Late last week I had the occasion to once again be reminded what a remarkable and unique area we are blessed to encompass.
I was headed north on the 73 from San Juan Capistrano, arrived at the top of the hill beside Newport Coast, and witnessed a site to behold.
The air was clean and dry which allowed visibility to be over 60 miles. To the left, Palos Verdes, the Spruce Goose dome and the high-rise Long Beach buildings seemed five or six miles away. Viewing east were the Santa Monica Mountains and the Wilshire District high-rises. Further east, the tall buildings in downtown L.A. appeared to be little more than 10 to 12 miles away, and the Hollywood hills. Amazing!
And the pièce de résistance: a small white blur that was obviously the Hollywood sign! Behind those hills were the Santa Susanna Mountains which are the far side of the San Fernando Valley. Only in America! Change that, only in Newport!
I was once again reminded and grateful to be blessed in what I think and feel is the greatest place on earth. We are so lucky. Is this a great life or what?!
Moving on; I thought I’d share what I just reminded my yacht clients. This may sound farfetched but experience shows that spring and then the summer boating season is closer than you might think.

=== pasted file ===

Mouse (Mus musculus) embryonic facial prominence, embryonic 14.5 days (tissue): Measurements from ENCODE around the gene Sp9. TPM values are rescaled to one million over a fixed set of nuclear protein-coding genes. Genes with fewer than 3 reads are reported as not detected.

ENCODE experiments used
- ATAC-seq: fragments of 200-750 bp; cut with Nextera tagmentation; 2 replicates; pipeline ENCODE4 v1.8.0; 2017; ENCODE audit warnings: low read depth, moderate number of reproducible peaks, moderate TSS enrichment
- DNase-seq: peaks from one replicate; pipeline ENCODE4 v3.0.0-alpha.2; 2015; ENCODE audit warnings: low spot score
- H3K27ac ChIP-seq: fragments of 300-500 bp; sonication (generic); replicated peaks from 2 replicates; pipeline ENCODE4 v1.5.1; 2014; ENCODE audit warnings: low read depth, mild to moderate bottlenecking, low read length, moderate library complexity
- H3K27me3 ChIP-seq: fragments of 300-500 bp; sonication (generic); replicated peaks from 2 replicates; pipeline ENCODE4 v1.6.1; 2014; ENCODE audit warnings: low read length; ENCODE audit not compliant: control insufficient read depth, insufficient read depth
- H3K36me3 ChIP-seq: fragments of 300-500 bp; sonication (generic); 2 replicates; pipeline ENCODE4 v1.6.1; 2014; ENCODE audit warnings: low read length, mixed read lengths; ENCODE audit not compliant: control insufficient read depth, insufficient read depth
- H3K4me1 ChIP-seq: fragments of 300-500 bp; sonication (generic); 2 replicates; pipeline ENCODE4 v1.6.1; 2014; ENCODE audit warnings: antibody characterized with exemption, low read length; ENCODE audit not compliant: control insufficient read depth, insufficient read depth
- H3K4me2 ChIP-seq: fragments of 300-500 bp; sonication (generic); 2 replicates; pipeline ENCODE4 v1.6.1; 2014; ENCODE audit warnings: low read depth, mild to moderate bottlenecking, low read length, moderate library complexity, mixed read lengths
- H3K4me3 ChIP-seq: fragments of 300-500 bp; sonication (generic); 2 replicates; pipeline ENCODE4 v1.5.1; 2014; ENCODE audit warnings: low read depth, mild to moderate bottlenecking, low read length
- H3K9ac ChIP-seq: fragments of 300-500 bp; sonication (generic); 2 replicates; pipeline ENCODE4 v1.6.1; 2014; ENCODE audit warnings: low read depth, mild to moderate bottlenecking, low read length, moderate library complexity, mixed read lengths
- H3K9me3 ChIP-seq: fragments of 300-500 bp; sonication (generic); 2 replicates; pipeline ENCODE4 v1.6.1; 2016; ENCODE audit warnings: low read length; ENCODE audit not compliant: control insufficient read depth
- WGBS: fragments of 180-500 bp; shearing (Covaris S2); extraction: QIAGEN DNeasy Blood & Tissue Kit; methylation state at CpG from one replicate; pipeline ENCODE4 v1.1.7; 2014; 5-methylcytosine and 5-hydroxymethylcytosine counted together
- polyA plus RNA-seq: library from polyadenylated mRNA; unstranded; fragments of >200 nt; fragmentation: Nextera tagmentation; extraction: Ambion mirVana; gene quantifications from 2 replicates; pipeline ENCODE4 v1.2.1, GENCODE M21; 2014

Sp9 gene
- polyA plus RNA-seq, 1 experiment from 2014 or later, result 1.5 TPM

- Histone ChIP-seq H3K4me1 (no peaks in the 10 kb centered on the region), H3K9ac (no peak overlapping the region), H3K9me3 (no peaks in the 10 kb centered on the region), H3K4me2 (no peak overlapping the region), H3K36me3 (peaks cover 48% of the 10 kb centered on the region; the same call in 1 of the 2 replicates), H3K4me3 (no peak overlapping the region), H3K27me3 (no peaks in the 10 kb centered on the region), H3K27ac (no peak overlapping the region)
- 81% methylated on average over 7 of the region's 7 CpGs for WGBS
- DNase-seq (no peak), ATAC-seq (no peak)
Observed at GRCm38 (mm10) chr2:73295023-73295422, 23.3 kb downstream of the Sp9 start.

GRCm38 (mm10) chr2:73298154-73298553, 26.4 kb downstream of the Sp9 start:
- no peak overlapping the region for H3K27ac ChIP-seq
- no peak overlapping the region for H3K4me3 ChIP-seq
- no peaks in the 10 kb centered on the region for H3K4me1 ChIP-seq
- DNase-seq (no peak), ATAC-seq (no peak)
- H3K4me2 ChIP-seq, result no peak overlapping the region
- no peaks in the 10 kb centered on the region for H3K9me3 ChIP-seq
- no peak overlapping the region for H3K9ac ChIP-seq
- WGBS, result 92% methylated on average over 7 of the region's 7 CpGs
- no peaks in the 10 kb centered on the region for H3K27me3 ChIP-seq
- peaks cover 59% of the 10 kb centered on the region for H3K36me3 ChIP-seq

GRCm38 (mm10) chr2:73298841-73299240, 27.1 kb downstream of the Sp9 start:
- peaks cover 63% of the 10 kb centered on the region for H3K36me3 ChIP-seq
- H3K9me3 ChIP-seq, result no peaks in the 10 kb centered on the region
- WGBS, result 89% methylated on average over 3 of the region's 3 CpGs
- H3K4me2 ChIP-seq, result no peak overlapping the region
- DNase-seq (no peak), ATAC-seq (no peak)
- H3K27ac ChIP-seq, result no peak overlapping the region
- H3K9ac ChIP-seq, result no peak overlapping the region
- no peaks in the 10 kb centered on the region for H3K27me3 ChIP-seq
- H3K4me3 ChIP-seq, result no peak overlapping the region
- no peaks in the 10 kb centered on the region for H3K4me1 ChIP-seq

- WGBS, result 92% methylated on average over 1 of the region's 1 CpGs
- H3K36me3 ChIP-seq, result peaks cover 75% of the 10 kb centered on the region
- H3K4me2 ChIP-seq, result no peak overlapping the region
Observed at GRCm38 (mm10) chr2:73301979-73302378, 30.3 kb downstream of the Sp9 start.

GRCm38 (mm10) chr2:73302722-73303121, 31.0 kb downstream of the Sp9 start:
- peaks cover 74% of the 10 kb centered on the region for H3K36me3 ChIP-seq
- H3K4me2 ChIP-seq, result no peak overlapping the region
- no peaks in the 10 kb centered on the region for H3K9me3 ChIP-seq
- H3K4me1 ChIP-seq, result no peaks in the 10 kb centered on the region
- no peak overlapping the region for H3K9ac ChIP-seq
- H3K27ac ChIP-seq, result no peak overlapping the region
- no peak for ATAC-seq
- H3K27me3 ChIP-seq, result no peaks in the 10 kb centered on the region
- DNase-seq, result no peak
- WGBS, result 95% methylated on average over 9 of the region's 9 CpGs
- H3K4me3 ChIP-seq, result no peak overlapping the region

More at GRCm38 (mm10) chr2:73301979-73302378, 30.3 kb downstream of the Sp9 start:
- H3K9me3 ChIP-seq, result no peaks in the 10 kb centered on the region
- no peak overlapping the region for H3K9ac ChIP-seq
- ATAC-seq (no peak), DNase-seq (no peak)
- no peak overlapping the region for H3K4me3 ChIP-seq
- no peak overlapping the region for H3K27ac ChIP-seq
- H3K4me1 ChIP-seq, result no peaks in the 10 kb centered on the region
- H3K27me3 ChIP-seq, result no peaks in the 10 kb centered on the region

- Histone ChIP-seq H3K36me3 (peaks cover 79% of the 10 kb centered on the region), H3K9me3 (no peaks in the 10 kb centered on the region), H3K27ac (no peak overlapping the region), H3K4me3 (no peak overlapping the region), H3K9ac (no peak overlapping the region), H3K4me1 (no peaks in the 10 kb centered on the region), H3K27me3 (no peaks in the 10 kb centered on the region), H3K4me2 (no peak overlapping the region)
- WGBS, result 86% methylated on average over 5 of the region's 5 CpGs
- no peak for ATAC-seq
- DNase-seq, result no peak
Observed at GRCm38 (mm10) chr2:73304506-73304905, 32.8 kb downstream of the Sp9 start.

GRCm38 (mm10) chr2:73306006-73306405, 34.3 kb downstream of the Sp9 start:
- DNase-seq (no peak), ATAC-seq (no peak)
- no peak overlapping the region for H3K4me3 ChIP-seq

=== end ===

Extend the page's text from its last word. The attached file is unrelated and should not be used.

Therefore, instead of waiting until that last moment, I recommend that any boat projects or maintenance needed be performed now. Once the February rain ends, (if we have any), and the temperature improves, (that is if we have any cold temps), boat owners will realize that the summer boating season is drawing near.
By the time that event transpires, the quality repair and maintenance crews are already engaged and their schedules are backed up. This can cause stress and consternation. Life’s too short to cause this unnecessary event and proper planning is my recommendation.
My lifetime of boating has re-enforced the notion that preventative maintenance breeds smooth sailing. A small mechanical defect can start a chain of events that quickly become extremely expensive.
A quick reminder of costs on yachts: figure the estimate in your head and then double it. Sorry to say, but that’s boating.
A quick change of subject. Ray Richards, the Costa Mesa naval architect and mechanical engineer I used 25 years ago to spec out my pile driving barge, showed me at that time a photo of a 400-foot Swath yacht hotel he designed for a Hong Kong business.
Ever since then I’ve been keen of those catamarans, and a few years ago Showboats International magazine featured a dark blue yacht of Swath design called Silver Cloud. I took a photo of it recently in San Diego.
The owner’s wife becomes seasick easily so he built this and they cruised around the world twice without any illness. The motors, generators, fuel and water tanks are inside nine-foot torpedo shaped tubes below the water surface with the propellers.
Happy New Year!